EAA welcomes continued
trend in safety statistics for homebuilt aircraft
The Experimental Aircraft Association's programs dedicated to
enhancing the safety of amateur-built aircraft continue to pay
dividends, as homebuilt aircraft accident totals are lower than
projected figures through the first 10 months of the 2003-2004
fiscal year that ends September 30.
These welcome numbers continue a trend noted in March 2004, when
the National Transportation Safety Board (NTSB) announced that the
homebuilt aircraft accident rate for fiscal year 2002-2003 (ended
September 30, 2003) dropped 25 percent, from 218 to 164, from the
previous year. More remarkably, fatal accidents for homebuilts
dropped 36 percent, from 71 to 52, during that same time frame when
amateur-built aircraft registrations surpassed a record-total
25,000 in the U.S.
"The latest figures
show how invaluable EAA's programs have been to the continued
safety and reliability of homebuilt aircraft," said Earl Lawrence,
EAA's vice president of industry and regulatory affairs.
"With August and September still ahead of us, which are
historically two of the year's busiest flying months, EAA wants to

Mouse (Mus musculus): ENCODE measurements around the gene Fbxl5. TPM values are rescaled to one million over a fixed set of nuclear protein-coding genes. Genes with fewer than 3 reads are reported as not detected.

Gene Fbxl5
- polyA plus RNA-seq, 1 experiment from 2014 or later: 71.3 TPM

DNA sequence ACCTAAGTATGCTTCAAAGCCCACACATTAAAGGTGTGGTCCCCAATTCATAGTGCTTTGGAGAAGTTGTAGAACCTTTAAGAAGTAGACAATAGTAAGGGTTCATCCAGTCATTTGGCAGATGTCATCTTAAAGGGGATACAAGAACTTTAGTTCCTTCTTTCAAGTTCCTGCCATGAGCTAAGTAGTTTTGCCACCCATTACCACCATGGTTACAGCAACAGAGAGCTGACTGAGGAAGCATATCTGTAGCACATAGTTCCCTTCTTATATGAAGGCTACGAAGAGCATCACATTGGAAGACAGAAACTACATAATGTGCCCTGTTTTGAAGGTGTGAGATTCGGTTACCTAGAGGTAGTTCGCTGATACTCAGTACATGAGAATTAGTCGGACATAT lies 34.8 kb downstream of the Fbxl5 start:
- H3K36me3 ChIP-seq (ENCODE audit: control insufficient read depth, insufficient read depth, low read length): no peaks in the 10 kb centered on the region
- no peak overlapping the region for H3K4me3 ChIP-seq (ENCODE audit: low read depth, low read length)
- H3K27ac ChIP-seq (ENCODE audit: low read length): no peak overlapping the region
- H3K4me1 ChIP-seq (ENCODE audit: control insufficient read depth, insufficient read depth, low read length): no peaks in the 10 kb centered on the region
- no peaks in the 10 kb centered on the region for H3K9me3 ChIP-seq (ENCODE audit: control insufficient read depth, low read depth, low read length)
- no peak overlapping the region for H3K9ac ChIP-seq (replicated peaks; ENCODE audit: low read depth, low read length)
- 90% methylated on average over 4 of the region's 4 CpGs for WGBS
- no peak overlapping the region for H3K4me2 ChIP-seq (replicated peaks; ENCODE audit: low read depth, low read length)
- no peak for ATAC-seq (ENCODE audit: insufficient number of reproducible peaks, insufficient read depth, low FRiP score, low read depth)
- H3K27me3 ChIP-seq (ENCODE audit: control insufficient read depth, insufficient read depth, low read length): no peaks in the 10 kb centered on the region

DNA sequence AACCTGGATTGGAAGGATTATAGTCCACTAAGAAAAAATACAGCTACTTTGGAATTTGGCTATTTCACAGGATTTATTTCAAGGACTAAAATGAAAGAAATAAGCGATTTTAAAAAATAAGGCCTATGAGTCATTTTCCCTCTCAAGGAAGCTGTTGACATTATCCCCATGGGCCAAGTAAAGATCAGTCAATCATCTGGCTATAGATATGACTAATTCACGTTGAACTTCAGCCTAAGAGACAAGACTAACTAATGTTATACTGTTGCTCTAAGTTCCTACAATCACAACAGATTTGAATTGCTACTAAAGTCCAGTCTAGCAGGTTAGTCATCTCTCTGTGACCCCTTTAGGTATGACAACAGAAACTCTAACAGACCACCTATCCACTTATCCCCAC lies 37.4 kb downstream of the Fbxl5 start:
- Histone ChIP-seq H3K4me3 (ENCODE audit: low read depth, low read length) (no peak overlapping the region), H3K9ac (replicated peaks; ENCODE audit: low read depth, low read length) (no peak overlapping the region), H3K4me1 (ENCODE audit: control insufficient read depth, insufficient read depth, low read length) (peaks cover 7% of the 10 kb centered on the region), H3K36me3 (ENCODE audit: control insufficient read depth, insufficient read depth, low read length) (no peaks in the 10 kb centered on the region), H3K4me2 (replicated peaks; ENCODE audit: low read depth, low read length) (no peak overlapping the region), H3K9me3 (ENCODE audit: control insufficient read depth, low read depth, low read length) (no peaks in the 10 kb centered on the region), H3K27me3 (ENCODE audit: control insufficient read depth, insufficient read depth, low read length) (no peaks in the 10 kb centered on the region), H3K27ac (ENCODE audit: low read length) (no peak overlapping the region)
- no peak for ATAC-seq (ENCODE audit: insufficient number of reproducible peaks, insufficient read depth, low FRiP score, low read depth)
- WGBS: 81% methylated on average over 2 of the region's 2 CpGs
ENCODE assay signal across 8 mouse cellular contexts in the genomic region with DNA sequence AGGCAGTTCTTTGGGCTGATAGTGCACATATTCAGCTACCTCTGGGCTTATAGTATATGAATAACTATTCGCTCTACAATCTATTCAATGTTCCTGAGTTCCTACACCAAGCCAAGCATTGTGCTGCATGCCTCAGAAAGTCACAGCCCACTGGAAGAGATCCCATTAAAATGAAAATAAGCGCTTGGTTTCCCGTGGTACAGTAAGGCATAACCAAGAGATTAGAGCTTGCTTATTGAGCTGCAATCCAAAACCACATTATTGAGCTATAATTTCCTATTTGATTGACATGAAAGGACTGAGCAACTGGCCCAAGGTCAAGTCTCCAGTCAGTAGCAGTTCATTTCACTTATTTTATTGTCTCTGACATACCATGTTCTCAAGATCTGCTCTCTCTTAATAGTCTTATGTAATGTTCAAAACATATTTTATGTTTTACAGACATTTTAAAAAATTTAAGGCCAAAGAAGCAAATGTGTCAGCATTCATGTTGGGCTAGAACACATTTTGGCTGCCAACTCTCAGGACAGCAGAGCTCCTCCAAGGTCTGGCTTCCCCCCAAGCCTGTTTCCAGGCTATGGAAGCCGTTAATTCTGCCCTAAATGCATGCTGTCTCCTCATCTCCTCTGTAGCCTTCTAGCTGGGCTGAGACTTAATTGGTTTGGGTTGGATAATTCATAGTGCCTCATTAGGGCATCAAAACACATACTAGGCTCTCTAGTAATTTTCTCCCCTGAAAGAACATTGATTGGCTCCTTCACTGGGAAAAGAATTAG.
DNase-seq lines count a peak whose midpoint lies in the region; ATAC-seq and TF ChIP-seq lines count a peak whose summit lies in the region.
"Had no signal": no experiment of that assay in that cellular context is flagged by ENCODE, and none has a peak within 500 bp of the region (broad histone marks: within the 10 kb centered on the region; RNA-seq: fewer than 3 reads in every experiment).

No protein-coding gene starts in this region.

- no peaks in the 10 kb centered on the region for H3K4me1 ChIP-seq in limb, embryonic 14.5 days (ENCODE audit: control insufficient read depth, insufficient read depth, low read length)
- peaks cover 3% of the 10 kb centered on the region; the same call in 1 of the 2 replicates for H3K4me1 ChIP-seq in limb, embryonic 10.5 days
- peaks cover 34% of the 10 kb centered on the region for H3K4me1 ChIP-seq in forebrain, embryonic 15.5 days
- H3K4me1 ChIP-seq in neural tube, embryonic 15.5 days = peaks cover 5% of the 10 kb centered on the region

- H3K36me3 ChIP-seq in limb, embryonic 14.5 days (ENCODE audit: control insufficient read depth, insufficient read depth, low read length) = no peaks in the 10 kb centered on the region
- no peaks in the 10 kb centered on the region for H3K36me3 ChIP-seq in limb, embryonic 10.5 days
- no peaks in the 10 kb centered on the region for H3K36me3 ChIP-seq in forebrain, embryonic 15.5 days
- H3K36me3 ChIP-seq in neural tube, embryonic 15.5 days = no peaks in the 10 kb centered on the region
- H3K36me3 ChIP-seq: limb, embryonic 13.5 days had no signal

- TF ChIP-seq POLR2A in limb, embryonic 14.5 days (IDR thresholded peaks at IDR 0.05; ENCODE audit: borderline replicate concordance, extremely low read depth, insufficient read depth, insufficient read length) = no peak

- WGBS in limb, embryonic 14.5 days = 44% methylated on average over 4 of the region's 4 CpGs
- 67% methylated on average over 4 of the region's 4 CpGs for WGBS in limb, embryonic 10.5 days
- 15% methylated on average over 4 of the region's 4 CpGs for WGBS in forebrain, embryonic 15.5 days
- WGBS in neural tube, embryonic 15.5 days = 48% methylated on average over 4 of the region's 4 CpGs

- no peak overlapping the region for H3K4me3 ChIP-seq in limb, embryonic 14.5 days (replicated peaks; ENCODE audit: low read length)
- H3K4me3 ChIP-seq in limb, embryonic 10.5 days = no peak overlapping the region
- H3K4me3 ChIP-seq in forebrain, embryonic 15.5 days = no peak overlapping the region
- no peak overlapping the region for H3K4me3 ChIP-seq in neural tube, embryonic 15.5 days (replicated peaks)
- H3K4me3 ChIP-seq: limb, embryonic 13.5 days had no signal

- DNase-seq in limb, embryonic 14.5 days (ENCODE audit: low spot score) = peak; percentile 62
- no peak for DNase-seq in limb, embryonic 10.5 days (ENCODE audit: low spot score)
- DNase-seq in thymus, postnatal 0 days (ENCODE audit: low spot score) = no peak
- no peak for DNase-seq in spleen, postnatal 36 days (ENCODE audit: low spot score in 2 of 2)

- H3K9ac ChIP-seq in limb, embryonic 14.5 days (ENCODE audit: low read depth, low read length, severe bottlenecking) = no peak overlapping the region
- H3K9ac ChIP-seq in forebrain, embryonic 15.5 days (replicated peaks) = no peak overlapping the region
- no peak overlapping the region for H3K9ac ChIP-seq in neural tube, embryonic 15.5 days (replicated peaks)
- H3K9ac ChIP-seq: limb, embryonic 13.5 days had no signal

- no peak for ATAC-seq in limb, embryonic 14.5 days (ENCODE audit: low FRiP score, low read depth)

re-emphasize to all pilots to pay close attention to flight
safety. EAA will continue to serve its members and all of
aviation with its programs that improve safety while opening the
world of flight to more people."
According to federal figures, the total number of fatal
accidents for all of general aviation (including the amateur-built
total) stood at 266 as of August 10. Projected to the end of
fiscal year 2003-2004, the total would be 334 -- fewer fatalities
than FAA Administrator Marion Blakey's safety benchmark "cap" of
349 she established earlier this year.
In addition, as of August 10 NTSB also reported 44 fatal
accidents involving amateur-built aircraft. At this rate, the
2003-2004 fiscal-year total would be 51, continuing the downward
trend in the homebuilt category.
FAA has specifically recognized EAA's homebuilt programs as
major factors leading to the reduced homebuilt accident rate.
These EAA programs include Technical Counselors and Flight
Advisors, as well as the Homebuilt Aircraft Council and the new
volunteer Amateur-Built Designated Airworthiness Representative
(AB-DAR) program. Lawrence also credited the valuable "peer
influence" provided by more than 900 EAA chapters in the U.S.
EAA chapters often include a number of experienced builders and
pilots who provide an excellent forum for fellow enthusiasts as
they complete their aircraft projects. Most EAA technical
counselors and flight advisors are associated with at least one
local EAA chapter.
"Simply put, EAA's programs work," Lawrence said. "They
help homebuilt aircraft enthusiasts and pilots construct safer
aircraft and fly more safely. One accident or fatality is
always one too many, but these programs are doing an enormous part
to enhance safety and further improve the record for all of general
aviation. No one should consider building or flying a
homebuilt aircraft without participating in these programs."